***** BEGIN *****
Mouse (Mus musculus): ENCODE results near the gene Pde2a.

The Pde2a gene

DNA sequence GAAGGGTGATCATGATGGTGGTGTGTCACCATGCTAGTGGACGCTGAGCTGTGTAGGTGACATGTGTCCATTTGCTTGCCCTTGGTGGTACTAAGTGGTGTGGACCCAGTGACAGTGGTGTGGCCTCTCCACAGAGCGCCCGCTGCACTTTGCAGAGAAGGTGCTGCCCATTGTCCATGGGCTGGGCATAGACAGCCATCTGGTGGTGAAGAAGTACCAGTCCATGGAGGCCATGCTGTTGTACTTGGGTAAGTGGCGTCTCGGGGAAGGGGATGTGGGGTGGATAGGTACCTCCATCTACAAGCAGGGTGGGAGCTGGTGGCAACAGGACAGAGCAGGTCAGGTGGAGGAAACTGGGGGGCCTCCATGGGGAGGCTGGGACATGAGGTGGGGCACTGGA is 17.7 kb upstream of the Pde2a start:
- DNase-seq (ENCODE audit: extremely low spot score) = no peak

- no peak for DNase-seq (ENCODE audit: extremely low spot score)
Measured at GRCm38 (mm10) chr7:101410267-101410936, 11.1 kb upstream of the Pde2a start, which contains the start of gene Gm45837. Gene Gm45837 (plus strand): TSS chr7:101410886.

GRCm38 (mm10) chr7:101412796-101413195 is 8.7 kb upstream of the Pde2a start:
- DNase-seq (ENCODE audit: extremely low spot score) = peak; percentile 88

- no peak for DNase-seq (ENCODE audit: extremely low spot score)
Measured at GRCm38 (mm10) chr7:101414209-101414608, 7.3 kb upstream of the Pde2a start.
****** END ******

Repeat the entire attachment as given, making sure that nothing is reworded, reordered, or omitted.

Mouse (Mus musculus): ENCODE results near the gene Pde2a.

The Pde2a gene

DNA sequence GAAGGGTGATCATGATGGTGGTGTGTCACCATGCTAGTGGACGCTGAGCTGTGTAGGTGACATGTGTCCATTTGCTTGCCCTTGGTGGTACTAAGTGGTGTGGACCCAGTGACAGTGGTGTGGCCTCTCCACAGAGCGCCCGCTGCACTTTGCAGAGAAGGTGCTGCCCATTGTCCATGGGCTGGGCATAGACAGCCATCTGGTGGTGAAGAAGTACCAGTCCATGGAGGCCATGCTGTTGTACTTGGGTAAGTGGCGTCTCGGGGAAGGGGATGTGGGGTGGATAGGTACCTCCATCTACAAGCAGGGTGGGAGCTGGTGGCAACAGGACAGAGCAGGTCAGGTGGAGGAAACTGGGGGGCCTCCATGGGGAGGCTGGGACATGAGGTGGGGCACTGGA is 17.7 kb upstream of the Pde2a start:
- DNase-seq (ENCODE audit: extremely low spot score) = no peak

- no peak for DNase-seq (ENCODE audit: extremely low spot score)
Measured at GRCm38 (mm10) chr7:101410267-101410936, 11.1 kb upstream of the Pde2a start, which contains the start of gene Gm45837. Gene Gm45837 (plus strand): TSS chr7:101410886.

GRCm38 (mm10) chr7:101412796-101413195 is 8.7 kb upstream of the Pde2a start:
- DNase-seq (ENCODE audit: extremely low spot score) = peak; percentile 88

- no peak for DNase-seq (ENCODE audit: extremely low spot score)
Measured at GRCm38 (mm10) chr7:101414209-101414608, 7.3 kb upstream of the Pde2a start.